Handicap-organisationernes Hus: Office Building with Embracing Arms


© DH

In Høje-Taastrup, there’s a building you can freely move around in, even if you have difficulty seeing. Inside, the hearing-impaired can lip-read in natural daylight. And if you’re in a wheelchair, you can easily get around. Handicaporganisationernes Hus (House of Disabled People’s Organisations) is designed to be inclusive for everyone.

If you look at the white building from above, it’s shaped like a starfish with four rounded arms. To the east, you’ll find the flat parking lot and main entrance. To the west lies an inviting sensory garden with fruit trees and raised beds.

Handicaporganisationernes Hus is built as an equitably accessible building. This means that everyone can move and work on equal terms. As the name suggests, it’s the Disabled People’s Organisations Denmark (DPOD) and some of its member organizations that occupy the building.

Architecture with Ambitions

The architects’ ambition was to build the world’s most accessible office building. It’s intended to serve as a Danish and international beacon for inclusive architecture. This goal was actively pursued and is continually being developed to remain one of the world’s most accessible buildings.

Handicaporganisationernes Hus is built according to the design strategy of universal design, rooted in the idea of including and ensuring equal access for all. Human abilities and requirements were considered right from the start of the design process. Today, the building is filled with innovative solutions that meet as many needs as possible, both inside and outside.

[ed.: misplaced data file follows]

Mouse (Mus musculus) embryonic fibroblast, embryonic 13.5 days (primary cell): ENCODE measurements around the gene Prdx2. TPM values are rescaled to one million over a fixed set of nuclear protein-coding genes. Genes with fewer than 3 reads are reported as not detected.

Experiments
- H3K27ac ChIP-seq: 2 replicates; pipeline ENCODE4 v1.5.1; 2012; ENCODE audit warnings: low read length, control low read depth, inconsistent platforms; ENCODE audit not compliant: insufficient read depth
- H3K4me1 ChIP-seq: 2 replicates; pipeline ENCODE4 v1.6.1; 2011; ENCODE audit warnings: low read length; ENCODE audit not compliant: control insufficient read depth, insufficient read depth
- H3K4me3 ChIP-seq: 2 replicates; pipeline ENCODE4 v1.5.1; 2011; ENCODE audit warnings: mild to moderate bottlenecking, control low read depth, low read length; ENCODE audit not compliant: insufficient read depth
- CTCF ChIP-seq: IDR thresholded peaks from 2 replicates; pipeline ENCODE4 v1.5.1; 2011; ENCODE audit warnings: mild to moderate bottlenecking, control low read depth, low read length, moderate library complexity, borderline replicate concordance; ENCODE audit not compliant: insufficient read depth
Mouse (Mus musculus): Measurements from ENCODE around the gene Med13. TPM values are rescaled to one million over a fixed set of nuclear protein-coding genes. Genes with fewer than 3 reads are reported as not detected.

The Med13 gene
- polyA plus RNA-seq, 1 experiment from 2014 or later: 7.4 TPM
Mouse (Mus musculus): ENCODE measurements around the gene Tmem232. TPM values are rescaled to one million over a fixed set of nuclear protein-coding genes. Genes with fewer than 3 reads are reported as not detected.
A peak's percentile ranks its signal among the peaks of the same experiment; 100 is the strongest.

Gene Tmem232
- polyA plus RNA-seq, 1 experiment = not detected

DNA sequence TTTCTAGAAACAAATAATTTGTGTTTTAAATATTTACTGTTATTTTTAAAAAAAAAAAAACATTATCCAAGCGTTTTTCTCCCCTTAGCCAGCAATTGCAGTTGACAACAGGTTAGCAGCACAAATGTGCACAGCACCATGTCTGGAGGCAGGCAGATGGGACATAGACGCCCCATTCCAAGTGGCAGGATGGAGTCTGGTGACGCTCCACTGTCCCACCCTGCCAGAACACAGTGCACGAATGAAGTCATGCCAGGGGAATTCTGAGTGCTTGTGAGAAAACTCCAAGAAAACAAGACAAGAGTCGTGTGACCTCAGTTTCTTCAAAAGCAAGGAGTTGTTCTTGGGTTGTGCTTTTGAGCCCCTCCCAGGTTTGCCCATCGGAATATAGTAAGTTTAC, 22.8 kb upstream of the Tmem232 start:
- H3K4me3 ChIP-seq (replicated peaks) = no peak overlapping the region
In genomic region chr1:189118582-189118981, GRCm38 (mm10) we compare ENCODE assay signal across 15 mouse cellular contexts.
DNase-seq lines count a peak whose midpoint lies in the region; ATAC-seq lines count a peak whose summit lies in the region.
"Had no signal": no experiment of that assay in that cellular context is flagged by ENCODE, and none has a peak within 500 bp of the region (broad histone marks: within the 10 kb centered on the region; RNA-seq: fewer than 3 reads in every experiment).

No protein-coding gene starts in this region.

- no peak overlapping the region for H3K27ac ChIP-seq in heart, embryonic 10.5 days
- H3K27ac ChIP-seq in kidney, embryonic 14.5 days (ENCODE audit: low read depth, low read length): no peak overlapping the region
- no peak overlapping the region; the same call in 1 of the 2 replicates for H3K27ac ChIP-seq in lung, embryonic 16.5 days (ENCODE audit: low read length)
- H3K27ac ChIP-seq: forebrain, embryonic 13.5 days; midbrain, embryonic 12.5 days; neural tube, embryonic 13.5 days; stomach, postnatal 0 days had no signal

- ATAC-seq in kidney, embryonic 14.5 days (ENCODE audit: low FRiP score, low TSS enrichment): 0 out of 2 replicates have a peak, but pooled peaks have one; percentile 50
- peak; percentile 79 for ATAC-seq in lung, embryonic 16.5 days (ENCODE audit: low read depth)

Built for People

Outside the building, there are guide paths for people with visual impairments. The parking lot is level, and the asphalt is smooth. Inside, the four wings of the building are color-coded in red, blue, green, and purple to help you orient yourself. The glass ceiling ensures natural light indoors so that as many people as possible can see the colors and orient themselves.
There are Braille markings on the railings and guidelines on the floor, so people with visual impairments know which floor they are on. The railing is perforated with holes, so people in wheelchairs can see though – and see where they are. The railing also has another function; behind the perforated surface lies a sound-absorbing fabric that helps people with reduced vision to orient themselves by sound. The idea is that good accessibility is necessary for some but beneficial for all.

Near Handicaporganisationernes Hus

Høje-Taastrup, where Handicaporganisationernes Hus is located, is well connected by both local and regional trains. The first thing you encounter is Høje-Taastrup Station with its three distinctive arches that welcome train travelers — serving as a gateway to Greater Copenhagen. From there, it’s a 10-minute walk to Handicaporganisationernes Hus. Nearby is also “Borgernes Hus,” which is the name of the modern Høje-Taastrup Town Hall, designed by PLH Architects — and inaugurated in 2023.